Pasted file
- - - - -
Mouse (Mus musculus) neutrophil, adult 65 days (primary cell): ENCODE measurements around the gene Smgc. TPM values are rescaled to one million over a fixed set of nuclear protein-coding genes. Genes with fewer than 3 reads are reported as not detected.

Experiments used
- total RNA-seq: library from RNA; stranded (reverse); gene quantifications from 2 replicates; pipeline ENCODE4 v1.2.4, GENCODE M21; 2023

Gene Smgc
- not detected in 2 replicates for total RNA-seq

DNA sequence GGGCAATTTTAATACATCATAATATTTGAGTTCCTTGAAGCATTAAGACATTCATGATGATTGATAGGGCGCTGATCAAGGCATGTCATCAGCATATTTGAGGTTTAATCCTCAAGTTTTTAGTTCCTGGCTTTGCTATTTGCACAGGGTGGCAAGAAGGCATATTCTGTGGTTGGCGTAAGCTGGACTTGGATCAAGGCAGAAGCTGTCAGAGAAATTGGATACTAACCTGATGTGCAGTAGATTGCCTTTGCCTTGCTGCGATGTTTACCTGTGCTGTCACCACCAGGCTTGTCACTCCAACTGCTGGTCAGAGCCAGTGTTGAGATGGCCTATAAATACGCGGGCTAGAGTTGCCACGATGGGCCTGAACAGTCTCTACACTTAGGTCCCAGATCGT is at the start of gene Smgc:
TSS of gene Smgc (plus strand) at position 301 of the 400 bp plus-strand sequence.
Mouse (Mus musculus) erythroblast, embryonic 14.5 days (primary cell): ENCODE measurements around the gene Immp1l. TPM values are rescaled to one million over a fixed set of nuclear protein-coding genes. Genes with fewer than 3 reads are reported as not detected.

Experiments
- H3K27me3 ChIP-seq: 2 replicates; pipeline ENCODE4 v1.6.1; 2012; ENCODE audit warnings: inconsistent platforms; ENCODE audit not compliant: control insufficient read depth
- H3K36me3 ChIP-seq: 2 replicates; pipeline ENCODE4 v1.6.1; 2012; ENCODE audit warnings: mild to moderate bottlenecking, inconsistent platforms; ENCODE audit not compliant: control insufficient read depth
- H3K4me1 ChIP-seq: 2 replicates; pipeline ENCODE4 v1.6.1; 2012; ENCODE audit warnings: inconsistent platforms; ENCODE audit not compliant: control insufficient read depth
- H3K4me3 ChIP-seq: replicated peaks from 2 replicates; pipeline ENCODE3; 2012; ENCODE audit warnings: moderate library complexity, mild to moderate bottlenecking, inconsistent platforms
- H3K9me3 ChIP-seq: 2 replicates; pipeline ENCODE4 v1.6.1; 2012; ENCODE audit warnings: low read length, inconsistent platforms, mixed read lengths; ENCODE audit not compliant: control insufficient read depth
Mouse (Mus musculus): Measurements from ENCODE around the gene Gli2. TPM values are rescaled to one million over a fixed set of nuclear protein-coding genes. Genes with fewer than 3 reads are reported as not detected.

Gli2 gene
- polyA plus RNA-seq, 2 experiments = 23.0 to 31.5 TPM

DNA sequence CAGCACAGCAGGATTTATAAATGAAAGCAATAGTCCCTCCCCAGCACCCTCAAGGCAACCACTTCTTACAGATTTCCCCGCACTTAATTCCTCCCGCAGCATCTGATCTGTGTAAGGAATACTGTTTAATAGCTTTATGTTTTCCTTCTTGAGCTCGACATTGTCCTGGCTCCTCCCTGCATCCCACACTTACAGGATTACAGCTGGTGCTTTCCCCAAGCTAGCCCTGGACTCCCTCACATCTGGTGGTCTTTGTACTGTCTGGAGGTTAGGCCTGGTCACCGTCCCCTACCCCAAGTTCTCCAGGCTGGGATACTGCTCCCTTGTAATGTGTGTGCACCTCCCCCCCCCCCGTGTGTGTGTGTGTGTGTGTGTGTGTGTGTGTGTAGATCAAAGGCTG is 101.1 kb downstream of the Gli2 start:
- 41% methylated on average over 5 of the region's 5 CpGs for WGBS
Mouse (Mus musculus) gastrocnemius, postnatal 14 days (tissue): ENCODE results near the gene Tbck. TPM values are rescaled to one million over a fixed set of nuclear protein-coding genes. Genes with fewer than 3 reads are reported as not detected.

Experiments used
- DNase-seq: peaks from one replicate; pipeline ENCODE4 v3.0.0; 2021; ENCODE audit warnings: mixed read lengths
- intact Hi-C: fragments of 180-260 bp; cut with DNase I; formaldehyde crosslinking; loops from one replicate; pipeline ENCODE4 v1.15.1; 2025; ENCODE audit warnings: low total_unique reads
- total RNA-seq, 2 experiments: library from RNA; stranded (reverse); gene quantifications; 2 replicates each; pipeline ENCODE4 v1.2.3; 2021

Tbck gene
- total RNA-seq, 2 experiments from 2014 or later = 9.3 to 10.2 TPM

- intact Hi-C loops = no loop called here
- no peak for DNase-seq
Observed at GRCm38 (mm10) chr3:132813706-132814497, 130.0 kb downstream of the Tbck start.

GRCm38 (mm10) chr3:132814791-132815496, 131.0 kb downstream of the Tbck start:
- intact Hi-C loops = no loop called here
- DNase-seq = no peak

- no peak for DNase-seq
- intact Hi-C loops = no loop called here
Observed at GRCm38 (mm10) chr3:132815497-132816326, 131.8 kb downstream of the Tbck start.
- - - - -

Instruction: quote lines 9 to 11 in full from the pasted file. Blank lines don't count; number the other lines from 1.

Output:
Experiments
- H3K27me3 ChIP-seq: 2 replicates; pipeline ENCODE4 v1.6.1; 2012; ENCODE audit warnings: inconsistent platforms; ENCODE audit not compliant: control insufficient read depth
- H3K36me3 ChIP-seq: 2 replicates; pipeline ENCODE4 v1.6.1; 2012; ENCODE audit warnings: mild to moderate bottlenecking, inconsistent platforms; ENCODE audit not compliant: control insufficient read depth